Eviction from the Krobo Mountain

Krobo mountAinThe Krobo Mountain was the spiritual and physical home of the Krobo people. It was the first settlement of the Krobo people after the split from the other Dangme Groups in Lɔlɔvɔ.


The mountain was chosen because it was the ideal protection from the constant warfare at the time. In fact the Krobos won many wars by simply rolling bolders down the mountain – which would prevent the enemy from coming up and kill many of them in the process.

As the population increased, many Krobos would work on farms in the areas surrounding the mountain. The Mountain however continued to be the centre of culture, where all important rituals took place. Girls going through the Dipo would spend 1-2 years on the mountain going through the Dipo customs. It was Taboo for the Djemli (priests) to leave the mountain over night. Moreover as their ancestors were buried in family homes on the mountain, the mountain became the Ancestral home not just spiritually but literally.

However this proved a problem for the Colonial Government as the people were very hard to monitor and therefore control from their mountain settlements. Many reports came back that the seclusion of the mountain allowed certain warrior cults to be practiced and laws to be broken (e.g. only burying your dead in the cemetery) without repercussions. As a result the mountain was viewed by the colonial government as a Fetish mountain and when Governor Griffiths had the opportunity to remove the Krobo from the mountain – he did – with the Native Customs Ordinance of 1892. The Governor gave the people a total of three days to vacate the mountain. Many Krobo people were living in the surrounding areas at the foot of the mountain, working on their farms. And as you can expect for those at the foot of the mountain and further afield (some even a few days away), it is very hard to travel to the mountain, collect your belongings and bring them down within the three day limit. So people could only carry what they could and the rest was left on the mountain and later destroyed. The colonial government sent soldiers to destroy everything from the houses and Shrines to pots and even old trees.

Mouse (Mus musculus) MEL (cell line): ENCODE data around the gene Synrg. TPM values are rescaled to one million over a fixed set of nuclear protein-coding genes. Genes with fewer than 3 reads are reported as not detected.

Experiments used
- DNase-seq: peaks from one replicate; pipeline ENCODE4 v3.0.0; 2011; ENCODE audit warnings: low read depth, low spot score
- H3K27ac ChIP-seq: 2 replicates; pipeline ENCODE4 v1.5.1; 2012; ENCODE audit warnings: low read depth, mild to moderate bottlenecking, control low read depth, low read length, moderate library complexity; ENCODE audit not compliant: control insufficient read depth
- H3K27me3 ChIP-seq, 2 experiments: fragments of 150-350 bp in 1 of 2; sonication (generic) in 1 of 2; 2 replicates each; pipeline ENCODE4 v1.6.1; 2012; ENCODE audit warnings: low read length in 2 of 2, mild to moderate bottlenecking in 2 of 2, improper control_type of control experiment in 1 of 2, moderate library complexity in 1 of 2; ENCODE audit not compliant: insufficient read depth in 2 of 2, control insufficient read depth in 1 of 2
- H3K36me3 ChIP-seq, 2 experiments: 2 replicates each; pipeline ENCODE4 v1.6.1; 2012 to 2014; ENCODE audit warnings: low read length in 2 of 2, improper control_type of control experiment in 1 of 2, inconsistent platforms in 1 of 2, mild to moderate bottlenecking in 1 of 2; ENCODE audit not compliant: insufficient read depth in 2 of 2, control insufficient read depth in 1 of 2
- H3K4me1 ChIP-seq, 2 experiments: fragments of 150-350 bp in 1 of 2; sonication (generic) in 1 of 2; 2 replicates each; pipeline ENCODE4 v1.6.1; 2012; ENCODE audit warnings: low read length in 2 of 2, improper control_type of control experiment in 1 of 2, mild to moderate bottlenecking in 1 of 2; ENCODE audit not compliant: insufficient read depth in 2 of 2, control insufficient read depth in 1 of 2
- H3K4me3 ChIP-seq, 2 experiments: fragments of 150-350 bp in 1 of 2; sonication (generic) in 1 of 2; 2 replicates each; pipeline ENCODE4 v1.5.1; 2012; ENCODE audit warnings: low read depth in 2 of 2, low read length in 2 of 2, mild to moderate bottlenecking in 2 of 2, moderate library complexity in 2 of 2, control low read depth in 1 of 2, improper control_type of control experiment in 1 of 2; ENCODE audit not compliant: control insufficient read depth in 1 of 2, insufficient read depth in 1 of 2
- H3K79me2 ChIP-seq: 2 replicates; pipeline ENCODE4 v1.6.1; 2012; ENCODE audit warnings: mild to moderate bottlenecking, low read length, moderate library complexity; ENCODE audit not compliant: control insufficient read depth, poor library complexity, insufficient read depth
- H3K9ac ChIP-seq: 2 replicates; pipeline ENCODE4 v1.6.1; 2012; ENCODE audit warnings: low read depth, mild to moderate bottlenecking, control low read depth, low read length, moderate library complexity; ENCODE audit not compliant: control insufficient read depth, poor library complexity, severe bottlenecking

It was a sad moment for the Krobo people, and that is why to this day both the Manya and Yilo Krobos organise a pilgrimage to the Mountain every year to commemorate this day. This pilgrimage usually occurs during the Ngmayem and Kloyosikplem festivals.

You can find out more The Native Customs ordinance used to evict the Krobo people here.


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By Naa Adjeley Tsofanye